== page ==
Last October, aqua-hero and CEO of the Fish Reef Project Chris Goldblatt, with members of the team, invited a handful of journalists on a donated pontoon boat to watch the implementation of an artificial reef set in the shallow waters of Lake Cachuma.
The Fish Reef Project strives to show that artificial reefs – a barrier and safe habitat where fish can live, spawn, even hide from predators – will increase the population of fish and even wildlife at Lake Cachuma. This method of marine restoration has worked in the oceans around the world.
However, this is just a small demonstration of what the dedicated free-diver, scientist, and novelist, (and one of the early founders of the sustainable seafood movement), and the Fish Reef Project – who care deeply about the condition of our oceans’ habitat – can do for Goleta’s kelp beds; because as of right now there are none.
Chris studies the ocean regularly, donating 40-hours a week to the restoration of the Goleta kelp bed efforts.
Chris has watched the kelp and the reefs at Isla Vista and Goleta Beach melt into nothing since 1973. Now, at the beginning of 2019, Goleta’s shoreline is naked of kelp; the fish either moved away from the coastline and headed out to sea or… well, nobody can solidify that presumption.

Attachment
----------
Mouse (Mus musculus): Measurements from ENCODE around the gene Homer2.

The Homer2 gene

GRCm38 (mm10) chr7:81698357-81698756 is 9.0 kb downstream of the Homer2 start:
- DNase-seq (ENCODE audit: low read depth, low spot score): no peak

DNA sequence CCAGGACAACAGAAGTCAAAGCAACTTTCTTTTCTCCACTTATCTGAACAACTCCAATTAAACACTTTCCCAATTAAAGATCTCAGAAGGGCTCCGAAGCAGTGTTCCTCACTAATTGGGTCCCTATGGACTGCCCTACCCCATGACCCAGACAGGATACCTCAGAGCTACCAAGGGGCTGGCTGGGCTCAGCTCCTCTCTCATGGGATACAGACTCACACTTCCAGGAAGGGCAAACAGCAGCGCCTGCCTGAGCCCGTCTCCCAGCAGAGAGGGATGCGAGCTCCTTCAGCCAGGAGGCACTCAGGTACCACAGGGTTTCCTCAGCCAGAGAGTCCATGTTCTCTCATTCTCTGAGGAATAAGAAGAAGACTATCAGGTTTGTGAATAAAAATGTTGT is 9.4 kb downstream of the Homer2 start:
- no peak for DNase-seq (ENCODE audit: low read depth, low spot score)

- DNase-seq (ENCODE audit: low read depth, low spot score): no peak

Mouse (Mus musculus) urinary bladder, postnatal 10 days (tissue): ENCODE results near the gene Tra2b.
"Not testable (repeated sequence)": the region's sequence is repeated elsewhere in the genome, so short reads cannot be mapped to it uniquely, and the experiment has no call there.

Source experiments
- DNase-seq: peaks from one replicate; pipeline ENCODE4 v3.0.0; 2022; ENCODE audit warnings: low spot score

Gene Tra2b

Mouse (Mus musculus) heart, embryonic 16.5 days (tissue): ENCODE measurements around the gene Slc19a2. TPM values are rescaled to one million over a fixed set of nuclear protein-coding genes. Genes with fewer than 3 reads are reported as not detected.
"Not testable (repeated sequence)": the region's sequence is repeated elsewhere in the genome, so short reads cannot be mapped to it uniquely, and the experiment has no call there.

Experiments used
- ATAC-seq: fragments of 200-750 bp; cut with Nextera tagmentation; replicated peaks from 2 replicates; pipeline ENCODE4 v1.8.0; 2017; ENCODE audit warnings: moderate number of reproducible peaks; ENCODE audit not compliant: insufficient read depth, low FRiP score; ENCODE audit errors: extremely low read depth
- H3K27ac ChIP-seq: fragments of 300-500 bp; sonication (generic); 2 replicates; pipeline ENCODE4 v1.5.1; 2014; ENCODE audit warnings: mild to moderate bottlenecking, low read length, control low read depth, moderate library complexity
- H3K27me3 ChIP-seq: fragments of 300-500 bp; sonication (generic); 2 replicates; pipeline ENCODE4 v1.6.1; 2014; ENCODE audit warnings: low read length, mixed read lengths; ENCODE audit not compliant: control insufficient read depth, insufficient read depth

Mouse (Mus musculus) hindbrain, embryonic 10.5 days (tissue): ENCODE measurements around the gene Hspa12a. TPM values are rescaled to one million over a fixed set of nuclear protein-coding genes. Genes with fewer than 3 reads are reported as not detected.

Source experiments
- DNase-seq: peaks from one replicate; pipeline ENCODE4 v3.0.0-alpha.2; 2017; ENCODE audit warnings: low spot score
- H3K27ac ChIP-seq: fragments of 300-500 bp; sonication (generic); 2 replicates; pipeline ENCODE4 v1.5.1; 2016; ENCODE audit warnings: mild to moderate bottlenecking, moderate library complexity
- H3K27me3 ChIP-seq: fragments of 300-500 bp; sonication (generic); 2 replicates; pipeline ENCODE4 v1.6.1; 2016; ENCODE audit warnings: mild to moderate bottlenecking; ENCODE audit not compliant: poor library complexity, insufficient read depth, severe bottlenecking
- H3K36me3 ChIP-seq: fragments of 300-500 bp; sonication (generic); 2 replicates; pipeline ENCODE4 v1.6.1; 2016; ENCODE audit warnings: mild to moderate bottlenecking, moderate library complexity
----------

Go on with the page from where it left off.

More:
Either way, chairman of the Santa Barbara County Fish and Game Commission, Phil Beguhl, says the restoration of the Goleta kelp bed is the “most significant environmental restoration effort made in the California marine environment in our lifetime.”
Commissioner Beguhl says the kelp beds suffered severe consequences when El Niño hit in 1983. The storm barreled through Santa Barbara County and the California land and sea and caused erosion to the protective kelp bed of Goleta, changing the beaches to barren and kelpless waters.
To add, Chris says the storms that cause innate landslides – and carry the giant boulders that, quite unfortunately, level our homes and worse – are supposed to land in the ocean, creating the natural reef and habitats for marine wildlife. This means that we as a coastal population, inadvertently or not, deprive our ocean of its necessities and the cultivation of its natural kelp beds.